Katherine Chavez, High School Intern, 2013–2014 

Photo courtesy Katherine Chavez

“One of my favorite parts of being a High School Intern at LACMA was working at the Day of the Dead event at the Hollywood Forever Cemetery each November. This event helped me realize my interest in Latin American art in particular, and is one of the many reasons that I am now studying both art history and Latin American studies at Brown University. From the costumes and altars to the food vendors, working at this event was educational and enjoyable, and it was especially fun to see young children exploring a culture that they may not embrace in their daily lives. This experience working with children, as well as working at Family Workshops, giving tours, exploring the Charles White Elementary School Gallery, and many other events also fostered my interest in art education. In fact, I may be enrolling in an education class for next semester that focuses on the influence of culture in child development! In other words, the High School Internship Program at LACMA changed my life and is responsible for guiding me toward my passions.”


Amara Hopping,  High School Intern, 2014–2015

Photo courtesy Amara Hopping

“Every day that I got to spend as an intern at LACMA was a privilege. I got to participate in the conversation the museum continues to have on the importance/relevance of art while working in public programs, working and learning from curators, and giving tours to students. All aspects of the internship reinforced my ambition to continue training as an artist in college and thinking critically about what role art plays in lives of those who are not part of the ‘art world.’ A highlight of the year was visiting Sterling Ruby’s studio, where we had an inside look at the complex culture and economy of the art world that supports a major artist like Ruby. This was a pivotal moment for me in raising my consciousness and awareness of the type of work I produce going forward and how it will contribute to this visual conversation and economy of the art world (and perhaps beyond). My endless thanks to Amber Edwards and Eduardo Sanchez for giving me the opportunity to grow at this level.”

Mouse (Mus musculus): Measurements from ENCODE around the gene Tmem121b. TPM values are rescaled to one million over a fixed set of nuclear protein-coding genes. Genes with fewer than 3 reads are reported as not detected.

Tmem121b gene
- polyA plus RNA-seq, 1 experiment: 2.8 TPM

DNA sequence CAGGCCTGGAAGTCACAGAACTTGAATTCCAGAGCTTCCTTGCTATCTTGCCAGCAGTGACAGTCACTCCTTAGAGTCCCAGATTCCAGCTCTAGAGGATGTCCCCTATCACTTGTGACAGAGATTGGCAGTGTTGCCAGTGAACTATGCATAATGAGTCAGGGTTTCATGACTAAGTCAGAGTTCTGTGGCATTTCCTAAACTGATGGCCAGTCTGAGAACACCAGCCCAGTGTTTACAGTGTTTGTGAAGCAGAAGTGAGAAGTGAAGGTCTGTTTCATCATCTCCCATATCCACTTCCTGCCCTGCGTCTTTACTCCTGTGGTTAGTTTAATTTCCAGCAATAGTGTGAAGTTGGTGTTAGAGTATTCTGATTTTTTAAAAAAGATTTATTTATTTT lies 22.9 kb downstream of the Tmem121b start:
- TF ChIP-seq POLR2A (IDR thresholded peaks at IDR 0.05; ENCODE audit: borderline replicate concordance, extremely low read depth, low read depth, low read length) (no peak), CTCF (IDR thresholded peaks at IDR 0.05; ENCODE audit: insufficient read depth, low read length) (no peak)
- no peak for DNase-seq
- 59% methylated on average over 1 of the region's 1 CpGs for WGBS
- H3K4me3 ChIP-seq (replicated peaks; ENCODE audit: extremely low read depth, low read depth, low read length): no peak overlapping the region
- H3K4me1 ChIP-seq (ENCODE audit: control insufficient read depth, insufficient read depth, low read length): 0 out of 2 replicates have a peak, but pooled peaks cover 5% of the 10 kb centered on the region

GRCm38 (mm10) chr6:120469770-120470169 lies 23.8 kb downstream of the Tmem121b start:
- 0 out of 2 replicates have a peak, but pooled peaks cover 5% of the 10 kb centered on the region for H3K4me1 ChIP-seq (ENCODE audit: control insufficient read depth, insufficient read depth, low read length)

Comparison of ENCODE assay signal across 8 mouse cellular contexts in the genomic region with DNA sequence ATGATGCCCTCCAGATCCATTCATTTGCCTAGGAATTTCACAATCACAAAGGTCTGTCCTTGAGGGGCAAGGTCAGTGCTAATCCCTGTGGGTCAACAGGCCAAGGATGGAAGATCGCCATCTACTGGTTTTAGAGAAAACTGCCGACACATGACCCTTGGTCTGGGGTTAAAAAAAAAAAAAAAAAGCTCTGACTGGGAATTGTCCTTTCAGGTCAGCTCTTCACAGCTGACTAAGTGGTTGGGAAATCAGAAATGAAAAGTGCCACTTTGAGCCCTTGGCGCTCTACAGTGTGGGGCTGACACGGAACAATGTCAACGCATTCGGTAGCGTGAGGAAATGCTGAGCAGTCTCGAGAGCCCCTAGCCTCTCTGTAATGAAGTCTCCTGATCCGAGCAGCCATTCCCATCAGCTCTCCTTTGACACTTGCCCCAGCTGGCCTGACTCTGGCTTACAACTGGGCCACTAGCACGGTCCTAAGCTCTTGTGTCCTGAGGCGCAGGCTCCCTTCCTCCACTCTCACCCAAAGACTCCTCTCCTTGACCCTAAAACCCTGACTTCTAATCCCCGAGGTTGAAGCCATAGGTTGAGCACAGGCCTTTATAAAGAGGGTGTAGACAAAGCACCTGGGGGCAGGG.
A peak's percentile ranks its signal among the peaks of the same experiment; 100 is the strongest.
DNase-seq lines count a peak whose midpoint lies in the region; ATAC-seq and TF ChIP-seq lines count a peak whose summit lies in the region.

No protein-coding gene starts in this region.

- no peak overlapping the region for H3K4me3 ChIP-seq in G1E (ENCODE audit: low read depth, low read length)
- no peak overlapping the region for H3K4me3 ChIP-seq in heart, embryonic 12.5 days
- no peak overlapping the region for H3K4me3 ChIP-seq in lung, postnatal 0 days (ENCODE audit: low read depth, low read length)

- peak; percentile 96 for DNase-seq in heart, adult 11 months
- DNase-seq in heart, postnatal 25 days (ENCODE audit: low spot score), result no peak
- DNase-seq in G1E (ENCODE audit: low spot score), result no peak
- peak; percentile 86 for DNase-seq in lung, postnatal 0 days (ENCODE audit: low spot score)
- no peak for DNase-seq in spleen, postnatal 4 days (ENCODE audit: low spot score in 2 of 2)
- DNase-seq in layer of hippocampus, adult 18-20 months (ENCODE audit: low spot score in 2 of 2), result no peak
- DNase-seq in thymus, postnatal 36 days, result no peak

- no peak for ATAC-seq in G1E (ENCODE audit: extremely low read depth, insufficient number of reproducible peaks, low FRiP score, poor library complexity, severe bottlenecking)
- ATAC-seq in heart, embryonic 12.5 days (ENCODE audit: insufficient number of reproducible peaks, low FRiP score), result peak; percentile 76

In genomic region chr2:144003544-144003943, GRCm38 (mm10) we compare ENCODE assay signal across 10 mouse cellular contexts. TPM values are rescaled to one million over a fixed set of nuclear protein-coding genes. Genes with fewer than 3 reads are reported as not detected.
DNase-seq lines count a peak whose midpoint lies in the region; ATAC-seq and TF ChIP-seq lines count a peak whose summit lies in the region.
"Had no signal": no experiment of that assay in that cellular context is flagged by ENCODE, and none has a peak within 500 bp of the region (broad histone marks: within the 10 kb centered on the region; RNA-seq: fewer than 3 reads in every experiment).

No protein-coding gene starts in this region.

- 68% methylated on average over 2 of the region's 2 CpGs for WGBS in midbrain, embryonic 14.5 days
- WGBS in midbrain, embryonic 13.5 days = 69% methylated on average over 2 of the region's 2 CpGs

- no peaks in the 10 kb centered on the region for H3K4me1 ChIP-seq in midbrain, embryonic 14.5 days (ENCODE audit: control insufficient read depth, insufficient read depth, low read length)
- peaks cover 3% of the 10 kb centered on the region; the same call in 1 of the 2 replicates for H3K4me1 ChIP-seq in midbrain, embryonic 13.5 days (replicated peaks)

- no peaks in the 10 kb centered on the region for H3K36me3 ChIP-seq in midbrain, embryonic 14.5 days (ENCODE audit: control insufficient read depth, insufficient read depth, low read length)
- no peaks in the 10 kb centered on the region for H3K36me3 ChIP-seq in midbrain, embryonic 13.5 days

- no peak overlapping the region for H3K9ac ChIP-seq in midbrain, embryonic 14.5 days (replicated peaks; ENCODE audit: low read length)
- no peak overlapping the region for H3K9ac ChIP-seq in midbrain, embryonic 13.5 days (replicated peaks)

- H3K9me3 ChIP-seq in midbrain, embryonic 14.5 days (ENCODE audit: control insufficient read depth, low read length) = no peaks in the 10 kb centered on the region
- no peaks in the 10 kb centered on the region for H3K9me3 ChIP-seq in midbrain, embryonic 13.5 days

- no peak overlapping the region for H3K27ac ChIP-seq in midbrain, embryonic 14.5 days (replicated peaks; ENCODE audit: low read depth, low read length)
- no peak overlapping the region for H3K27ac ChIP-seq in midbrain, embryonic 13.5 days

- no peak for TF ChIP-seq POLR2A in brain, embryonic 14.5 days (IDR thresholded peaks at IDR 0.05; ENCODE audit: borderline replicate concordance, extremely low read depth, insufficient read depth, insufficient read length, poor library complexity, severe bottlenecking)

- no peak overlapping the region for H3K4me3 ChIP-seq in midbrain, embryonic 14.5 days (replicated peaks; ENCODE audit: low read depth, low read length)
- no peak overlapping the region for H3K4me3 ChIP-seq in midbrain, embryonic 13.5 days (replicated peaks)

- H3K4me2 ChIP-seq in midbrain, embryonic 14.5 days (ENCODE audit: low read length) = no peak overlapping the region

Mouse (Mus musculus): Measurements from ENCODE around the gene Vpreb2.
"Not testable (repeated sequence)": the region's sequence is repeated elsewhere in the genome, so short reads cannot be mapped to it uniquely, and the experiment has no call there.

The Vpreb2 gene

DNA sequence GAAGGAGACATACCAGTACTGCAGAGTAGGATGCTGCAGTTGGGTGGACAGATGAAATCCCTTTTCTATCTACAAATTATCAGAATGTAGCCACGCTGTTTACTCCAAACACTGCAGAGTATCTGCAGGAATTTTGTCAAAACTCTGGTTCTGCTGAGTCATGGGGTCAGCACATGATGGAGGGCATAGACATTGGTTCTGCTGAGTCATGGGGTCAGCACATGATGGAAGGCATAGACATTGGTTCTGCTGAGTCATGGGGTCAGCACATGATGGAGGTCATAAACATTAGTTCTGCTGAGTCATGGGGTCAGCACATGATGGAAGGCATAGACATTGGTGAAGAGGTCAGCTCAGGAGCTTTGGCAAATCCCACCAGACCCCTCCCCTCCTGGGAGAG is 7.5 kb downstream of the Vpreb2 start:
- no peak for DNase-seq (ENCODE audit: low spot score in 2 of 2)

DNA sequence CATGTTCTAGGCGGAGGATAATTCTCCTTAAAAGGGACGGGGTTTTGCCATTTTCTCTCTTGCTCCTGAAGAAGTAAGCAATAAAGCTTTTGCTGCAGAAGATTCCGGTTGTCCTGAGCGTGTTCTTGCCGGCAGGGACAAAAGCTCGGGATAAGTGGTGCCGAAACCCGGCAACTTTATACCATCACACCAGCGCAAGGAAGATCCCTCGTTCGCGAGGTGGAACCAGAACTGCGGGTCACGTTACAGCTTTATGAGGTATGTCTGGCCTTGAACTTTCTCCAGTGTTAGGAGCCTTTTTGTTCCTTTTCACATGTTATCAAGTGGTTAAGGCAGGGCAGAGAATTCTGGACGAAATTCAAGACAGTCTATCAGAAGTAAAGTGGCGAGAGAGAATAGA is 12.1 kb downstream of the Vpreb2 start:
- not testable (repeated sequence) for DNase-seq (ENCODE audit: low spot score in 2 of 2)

Hanna Kazemi, High School Intern, 2014–2015

Photo courtesy Hanna Kazemi

“I remember walking through the angled, maze-like walls, with spaces that throbbed with smoke and held grand pieces of majestic art, which made up the Pierre Huyghe exhibition. I couldn’t stop thinking to myself that I was essentially paid to be overwhelmed with art and its relationship to the world on a weekly basis. What attracted me to applying for an internship at the Los Angeles County Museum of Art was my complete fascination with the human psyche and its interpretation of the world around us through art. I truly find it mesmerizing that every piece of art at an institution such as LACMA holds an incredible amount of meaning and historical relevance. It was always extremely interesting to hear about the 'behind-the-scenes' work that goes into creating an exhibit, arranging art pieces, working with the artist, and also giving meaning to the art that is displayed. I always left my job feeling overwhelmed with fascination toward the art world and how it relates to humanity on a greater scale. Working at LACMA truly made me more in touch with not only the art world, but myself and the world around me, and for that I am forever grateful.”  


Devin McMahon, High School Intern, 2014–2015

Photo courtesy Devin McMahon

“Applying to LACMA's internship program was by far one of the best decisions I've ever made. It gave me a space to delve into my interests in a way I had never been able to, meet others who shared my love for art and art history, and discover what it's like to work in a museum. I came from a huge public high school whose crippling budget cuts never gave me the opportunity to even visit a museum on a field trip, let alone offer me an art history course. LACMA taught me how to approach, analyze, and present art. Thanks to the program and its impact on me, I'm declaring my major as art history next year.”  


Jack Reimer, High School Intern, 2014–2015

Photo courtesy Jack Reimer

“The LACMA internship program allowed me to meet a lot of really interesting people who do a lot of really interesting things throughout the museum. To have the LACMA internship program facilitate discussions between enthusiastic students and respected cultural leaders in the city was enlightening in the moment and will be undoubtedly appreciated throughout my continued higher education.”

Then and Now highlights individuals who have had a deep engagement with LACMA and its collections through education programs.